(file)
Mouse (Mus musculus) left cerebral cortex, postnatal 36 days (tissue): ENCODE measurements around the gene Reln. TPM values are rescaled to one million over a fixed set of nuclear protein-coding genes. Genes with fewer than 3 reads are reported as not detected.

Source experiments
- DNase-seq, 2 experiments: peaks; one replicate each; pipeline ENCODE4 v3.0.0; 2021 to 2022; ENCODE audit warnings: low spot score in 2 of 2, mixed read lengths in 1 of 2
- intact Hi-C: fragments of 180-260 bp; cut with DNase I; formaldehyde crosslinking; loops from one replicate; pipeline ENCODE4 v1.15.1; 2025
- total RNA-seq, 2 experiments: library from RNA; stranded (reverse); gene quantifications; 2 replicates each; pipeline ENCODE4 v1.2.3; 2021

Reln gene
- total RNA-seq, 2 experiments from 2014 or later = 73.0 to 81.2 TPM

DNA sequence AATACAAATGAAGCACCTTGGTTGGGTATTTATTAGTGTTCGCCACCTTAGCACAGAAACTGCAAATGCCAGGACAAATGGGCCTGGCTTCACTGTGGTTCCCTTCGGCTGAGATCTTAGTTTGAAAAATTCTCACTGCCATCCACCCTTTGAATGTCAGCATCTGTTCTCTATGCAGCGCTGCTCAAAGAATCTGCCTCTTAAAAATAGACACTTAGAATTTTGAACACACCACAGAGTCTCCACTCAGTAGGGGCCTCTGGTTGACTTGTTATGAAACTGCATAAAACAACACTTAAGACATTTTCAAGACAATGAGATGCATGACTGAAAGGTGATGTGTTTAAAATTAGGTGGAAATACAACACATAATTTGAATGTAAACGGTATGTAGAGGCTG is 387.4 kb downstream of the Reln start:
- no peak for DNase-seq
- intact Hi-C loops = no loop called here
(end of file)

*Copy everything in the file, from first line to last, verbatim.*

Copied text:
Mouse (Mus musculus) left cerebral cortex, postnatal 36 days (tissue): ENCODE measurements around the gene Reln. TPM values are rescaled to one million over a fixed set of nuclear protein-coding genes. Genes with fewer than 3 reads are reported as not detected.

Source experiments
- DNase-seq, 2 experiments: peaks; one replicate each; pipeline ENCODE4 v3.0.0; 2021 to 2022; ENCODE audit warnings: low spot score in 2 of 2, mixed read lengths in 1 of 2
- intact Hi-C: fragments of 180-260 bp; cut with DNase I; formaldehyde crosslinking; loops from one replicate; pipeline ENCODE4 v1.15.1; 2025
- total RNA-seq, 2 experiments: library from RNA; stranded (reverse); gene quantifications; 2 replicates each; pipeline ENCODE4 v1.2.3; 2021

Reln gene
- total RNA-seq, 2 experiments from 2014 or later = 73.0 to 81.2 TPM

DNA sequence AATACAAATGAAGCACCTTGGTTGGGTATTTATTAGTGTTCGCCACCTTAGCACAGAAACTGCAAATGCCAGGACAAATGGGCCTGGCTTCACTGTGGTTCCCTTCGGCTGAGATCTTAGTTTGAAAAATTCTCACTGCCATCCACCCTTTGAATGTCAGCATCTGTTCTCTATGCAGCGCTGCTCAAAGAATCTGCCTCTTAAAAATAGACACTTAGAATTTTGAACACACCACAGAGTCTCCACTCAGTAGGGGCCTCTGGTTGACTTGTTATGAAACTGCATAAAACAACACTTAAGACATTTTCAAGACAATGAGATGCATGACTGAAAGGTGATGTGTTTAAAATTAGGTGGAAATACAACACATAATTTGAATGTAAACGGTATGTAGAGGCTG is 387.4 kb downstream of the Reln start:
- no peak for DNase-seq
- intact Hi-C loops = no loop called here